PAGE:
As the region’s economy expanded, an influx of new residents followed; the metro area’s population increased an impressive 8 percent over the three-year period.
An expanding tech sector has spurred significant economic growth across the Provo-Orem, Utah, metro area in recent years, helping to push up per capita personal income by 12.2 percent over the past three years.
It all started when the software giant Adobe, after acquiring an existing local company, opened a new 280,000-square foot campus in 2012, according to Ryan Clark, the city of Orem’s economic development manager. Since then, other tech firms have relocated to the region, while numerous local entrepreneurs launched smaller tech startups. The Interstate 15 corridor, stretching from Salt Lake City down to Provo, now markets itself as the “Silicon Slopes.”
The financial sector there is also expanding, and some of the ski resorts might be benefiting from increased tourism as well. “Traditionally, a lot of the graduates in this area would leave the state,” Clark said, “but I think more grads are sticking around now.”
The metro area took a hit during the recession, but the downturn wasn’t as severe as other parts of the country. Clark said he suspects a massive construction project started in 2010 that expanded and rebuilt several stretches of highway helped to prop up the local economy.
The region’s inflation-adjusted incomes have steadily climbed each year since 2010, reaching $34,227 last year. While that’s still well below most other regions, it’s a long way from 2010 when personal incomes dropped to around $28,000.
Like many other regions of California and the Sun Belt, the Napa Valley took a deep hit during the Great Recession. But it has since rebounded just about as well as any other region.
The metro area’s per capita personal income — already higher than most other regions — jumped from $54,899 in 2012 to $61,483 last year in inflation-adjusted dollars, an increase of 12 percent.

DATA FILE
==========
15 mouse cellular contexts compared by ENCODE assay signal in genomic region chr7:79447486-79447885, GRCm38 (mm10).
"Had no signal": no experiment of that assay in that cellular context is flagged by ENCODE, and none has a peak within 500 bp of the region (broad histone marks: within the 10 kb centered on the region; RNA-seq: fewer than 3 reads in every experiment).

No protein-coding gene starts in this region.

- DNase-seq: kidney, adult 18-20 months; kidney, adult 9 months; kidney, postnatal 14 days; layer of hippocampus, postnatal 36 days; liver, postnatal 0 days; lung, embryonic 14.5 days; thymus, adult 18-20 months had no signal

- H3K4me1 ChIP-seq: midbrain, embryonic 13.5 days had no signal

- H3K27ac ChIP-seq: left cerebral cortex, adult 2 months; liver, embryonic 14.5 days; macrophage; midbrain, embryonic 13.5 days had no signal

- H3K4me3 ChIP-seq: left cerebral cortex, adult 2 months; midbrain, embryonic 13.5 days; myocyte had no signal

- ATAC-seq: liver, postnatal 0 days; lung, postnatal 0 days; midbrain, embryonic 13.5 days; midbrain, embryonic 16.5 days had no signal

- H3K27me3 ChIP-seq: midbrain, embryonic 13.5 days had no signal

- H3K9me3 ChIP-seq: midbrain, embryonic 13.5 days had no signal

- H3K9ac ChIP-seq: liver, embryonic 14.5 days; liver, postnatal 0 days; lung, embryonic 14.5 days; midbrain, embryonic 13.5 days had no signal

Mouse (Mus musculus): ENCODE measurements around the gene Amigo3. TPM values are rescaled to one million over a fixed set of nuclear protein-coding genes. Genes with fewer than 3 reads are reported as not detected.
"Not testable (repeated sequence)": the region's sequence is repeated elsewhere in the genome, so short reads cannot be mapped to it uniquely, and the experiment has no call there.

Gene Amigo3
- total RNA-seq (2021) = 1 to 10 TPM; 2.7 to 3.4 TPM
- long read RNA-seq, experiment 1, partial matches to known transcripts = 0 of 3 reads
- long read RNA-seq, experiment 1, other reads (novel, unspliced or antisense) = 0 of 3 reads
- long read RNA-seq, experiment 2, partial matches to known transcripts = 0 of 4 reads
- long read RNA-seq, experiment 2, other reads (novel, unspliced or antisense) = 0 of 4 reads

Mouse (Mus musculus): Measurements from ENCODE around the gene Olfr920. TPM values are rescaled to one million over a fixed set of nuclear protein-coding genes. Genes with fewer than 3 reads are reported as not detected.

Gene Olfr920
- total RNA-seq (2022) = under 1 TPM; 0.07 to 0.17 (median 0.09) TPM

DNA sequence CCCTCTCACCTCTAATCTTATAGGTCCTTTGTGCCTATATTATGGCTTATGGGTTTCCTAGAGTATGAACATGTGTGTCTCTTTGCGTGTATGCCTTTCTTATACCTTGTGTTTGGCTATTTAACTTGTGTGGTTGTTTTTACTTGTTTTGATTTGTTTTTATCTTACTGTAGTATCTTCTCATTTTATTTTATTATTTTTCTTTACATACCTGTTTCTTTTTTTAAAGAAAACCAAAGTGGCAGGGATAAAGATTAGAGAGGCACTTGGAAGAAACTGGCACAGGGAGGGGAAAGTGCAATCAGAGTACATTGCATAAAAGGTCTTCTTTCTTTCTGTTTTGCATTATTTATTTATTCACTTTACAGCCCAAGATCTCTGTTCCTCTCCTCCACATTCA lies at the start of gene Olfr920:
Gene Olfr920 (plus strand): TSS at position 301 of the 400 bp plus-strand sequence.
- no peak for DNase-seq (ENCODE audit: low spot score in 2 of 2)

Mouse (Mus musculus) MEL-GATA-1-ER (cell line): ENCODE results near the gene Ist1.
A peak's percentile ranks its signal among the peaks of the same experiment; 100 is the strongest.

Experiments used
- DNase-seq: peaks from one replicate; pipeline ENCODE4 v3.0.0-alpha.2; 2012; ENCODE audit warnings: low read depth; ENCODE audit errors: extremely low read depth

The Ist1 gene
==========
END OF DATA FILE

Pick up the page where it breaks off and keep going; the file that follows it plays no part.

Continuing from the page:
The inland areas of California experienced much sharper declines in employment and home values than the coastal parts of the state, said Sean Randolph of the Bay Area Council Economic Institute. This meant that places like the Napa Valley had a deeper hole to climb out of, reflected in the region’s recent growth.
Wineries, hotels and other businesses in the Napa Valley benefitted from an improved tourism sector. Those with second homes in the area or others with more expendable incomes also helped to prop up the region as the economy has recovered.
Santa Rosa, Calif.
Santa Rosa, a metro area of about a half million residents, benefits from a larger, more diversified economy than Merced, Napa and other regions of California with sharp income gains. The area’s growing industries include tech, hospitality and health care. Kaiser Permanente and a casino resort serve as Sonoma County’s two largest employers.
The Bay Area Council Economic Institute’s Randolph said the region also benefits from its proximity to San Francisco as some residents commute to high-paying jobs in the city but reside further out where homes are more affordable.
Back in 2008 and 2009, the region’s personal incomes experienced sizable declines. The subsequent recovery took a few years to begin to accelerate, but real personal incomes have climbed an estimated 11.9 percent over the past three years.
BY MIKE MACIAG | DECEMBER 2, 2016